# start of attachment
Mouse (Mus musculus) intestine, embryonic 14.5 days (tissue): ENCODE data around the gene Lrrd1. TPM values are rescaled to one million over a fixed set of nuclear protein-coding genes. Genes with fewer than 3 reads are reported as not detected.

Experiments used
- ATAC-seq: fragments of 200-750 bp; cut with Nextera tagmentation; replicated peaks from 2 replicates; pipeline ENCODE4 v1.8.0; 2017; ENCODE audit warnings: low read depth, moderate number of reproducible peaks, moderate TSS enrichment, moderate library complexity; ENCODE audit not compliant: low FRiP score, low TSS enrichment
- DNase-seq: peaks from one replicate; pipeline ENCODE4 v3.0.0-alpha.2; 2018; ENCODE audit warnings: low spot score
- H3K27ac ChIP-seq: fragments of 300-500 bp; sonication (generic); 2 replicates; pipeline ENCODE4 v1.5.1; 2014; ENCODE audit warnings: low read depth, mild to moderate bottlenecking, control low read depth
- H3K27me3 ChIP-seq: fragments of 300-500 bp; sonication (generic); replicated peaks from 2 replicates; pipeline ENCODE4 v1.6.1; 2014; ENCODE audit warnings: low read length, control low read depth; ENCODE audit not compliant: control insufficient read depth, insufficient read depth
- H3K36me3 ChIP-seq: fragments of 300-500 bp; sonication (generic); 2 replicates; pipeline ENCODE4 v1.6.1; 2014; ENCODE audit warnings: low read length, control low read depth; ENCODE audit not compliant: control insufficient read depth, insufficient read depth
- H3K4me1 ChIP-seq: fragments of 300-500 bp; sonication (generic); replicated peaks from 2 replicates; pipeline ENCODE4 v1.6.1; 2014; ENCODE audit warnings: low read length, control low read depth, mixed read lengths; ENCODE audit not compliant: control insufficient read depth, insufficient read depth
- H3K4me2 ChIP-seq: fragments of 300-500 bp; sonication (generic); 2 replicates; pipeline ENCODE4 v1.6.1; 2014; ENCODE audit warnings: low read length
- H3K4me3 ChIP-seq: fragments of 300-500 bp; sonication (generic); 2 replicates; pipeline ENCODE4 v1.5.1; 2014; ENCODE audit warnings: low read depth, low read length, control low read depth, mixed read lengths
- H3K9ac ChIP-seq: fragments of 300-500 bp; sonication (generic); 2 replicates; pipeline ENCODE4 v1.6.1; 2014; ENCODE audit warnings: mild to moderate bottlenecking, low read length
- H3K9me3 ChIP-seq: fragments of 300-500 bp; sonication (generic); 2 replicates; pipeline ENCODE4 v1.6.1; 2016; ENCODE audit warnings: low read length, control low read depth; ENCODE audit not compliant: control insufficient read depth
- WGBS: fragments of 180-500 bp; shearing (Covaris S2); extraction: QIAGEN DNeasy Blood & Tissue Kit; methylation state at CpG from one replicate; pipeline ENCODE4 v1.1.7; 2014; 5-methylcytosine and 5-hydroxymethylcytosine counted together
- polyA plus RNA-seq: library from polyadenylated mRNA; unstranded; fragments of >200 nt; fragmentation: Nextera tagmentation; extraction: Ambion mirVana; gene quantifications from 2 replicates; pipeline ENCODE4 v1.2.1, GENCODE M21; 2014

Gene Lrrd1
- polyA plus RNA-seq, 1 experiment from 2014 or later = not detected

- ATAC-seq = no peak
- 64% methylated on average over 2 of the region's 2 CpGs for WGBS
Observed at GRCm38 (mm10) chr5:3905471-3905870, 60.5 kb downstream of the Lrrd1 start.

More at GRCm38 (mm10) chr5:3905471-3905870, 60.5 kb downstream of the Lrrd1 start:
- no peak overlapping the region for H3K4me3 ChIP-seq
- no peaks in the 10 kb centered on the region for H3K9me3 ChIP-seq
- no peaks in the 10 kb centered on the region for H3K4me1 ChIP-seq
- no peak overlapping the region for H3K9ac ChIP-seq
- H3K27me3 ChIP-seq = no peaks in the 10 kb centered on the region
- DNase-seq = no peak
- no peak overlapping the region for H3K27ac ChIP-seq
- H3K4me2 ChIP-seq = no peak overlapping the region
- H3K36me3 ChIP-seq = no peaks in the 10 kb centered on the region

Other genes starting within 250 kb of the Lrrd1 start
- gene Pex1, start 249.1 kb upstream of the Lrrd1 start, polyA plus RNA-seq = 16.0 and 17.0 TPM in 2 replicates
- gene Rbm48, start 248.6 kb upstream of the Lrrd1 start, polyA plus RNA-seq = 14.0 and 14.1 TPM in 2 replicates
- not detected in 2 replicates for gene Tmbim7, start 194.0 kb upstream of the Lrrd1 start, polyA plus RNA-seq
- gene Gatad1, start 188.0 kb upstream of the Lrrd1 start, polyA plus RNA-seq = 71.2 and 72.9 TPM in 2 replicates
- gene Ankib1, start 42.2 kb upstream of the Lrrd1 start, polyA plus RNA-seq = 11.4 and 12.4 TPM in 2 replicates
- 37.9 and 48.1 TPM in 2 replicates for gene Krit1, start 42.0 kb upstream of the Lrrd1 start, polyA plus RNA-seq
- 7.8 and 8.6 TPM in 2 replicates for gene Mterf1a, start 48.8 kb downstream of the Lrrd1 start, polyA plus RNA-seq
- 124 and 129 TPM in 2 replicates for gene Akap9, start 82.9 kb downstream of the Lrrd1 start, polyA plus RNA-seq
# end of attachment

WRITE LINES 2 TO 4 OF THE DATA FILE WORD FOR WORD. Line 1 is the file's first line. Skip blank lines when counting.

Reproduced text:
Experiments used
- ATAC-seq: fragments of 200-750 bp; cut with Nextera tagmentation; replicated peaks from 2 replicates; pipeline ENCODE4 v1.8.0; 2017; ENCODE audit warnings: low read depth, moderate number of reproducible peaks, moderate TSS enrichment, moderate library complexity; ENCODE audit not compliant: low FRiP score, low TSS enrichment
- DNase-seq: peaks from one replicate; pipeline ENCODE4 v3.0.0-alpha.2; 2018; ENCODE audit warnings: low spot score